The next controversy in genetic testing: Clinical data as trade secrets?

Robert Cook-Deegan, John M. Conley, James P. Evans, Daniel Vorhaus

    Research output: Contribution to journalArticle

    67 Scopus citations

    Abstract

    Sole-source business models for genetic testing can create private databases containing information vital to interpreting the clinical significance of human genetic variations. But incomplete access to those databases threatens to impede the clinical interpretation of genomic medicine. National health systems and insurers, regulators, researchers, providers and patients all have a strong interest in ensuring broad access to information about the clinical significance of variants discovered through genetic testing. They can create incentives for sharing data and interpretive algorithms in several ways, including: promoting voluntary sharing; requiring laboratories to share as a condition of payment for or regulatory approval of laboratory services; establishing - and compelling participation in - resources that capture the information needed to interpret the data independent of company policies; and paying for sharing and interpretation in addition to paying for the test itself. US policies have failed to address the data-sharing issue. The entry of new and established firms into the European genetic testing market presents an opportunity to correct this failure.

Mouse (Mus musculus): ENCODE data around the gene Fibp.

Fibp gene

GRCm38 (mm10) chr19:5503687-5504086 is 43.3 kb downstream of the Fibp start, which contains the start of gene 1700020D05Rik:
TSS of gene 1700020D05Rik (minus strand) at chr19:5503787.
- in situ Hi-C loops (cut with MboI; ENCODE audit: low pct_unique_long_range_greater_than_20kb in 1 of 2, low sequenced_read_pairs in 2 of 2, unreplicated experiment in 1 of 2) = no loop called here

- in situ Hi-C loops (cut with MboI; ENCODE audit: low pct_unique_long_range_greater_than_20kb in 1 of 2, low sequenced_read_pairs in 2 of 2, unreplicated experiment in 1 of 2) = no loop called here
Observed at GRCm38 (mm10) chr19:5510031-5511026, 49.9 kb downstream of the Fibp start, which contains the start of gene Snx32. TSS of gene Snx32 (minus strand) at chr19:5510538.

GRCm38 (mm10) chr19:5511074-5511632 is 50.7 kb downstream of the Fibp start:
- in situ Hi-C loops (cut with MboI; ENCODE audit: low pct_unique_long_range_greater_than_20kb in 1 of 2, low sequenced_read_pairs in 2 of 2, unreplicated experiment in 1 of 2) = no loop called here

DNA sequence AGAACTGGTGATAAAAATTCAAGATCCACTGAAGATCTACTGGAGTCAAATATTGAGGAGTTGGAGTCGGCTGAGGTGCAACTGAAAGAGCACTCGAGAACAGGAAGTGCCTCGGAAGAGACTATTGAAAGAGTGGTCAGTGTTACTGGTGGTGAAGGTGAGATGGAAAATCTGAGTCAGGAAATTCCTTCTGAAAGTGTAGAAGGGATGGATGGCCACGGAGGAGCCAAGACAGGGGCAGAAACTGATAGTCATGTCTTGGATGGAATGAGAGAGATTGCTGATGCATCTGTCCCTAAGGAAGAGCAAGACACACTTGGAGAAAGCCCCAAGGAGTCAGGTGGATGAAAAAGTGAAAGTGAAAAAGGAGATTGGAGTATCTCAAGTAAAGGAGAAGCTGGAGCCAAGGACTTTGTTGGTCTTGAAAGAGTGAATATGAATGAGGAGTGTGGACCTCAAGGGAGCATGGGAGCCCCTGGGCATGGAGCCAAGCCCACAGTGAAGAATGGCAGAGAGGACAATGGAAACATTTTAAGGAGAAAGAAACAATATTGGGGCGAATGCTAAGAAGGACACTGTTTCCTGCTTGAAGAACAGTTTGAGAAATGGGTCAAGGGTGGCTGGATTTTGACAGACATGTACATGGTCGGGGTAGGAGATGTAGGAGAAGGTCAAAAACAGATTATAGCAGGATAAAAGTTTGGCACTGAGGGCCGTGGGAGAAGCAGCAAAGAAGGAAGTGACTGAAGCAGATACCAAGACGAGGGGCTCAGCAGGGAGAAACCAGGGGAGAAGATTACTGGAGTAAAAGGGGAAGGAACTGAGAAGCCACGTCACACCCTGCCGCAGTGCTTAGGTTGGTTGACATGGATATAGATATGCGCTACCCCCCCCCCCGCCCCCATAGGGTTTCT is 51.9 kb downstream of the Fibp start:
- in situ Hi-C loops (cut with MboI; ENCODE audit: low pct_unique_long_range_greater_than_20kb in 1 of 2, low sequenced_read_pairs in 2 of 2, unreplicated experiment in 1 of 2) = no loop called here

Original languageEnglish (US)
    Pages (from-to)585-588
    Number of pages4
    JournalEuropean Journal of Human Genetics
    Volume21
    Issue number6
    DOIs
    StatePublished - Jun 1 2013

    ASJC Scopus subject areas

    • Genetics
    • Genetics(clinical)

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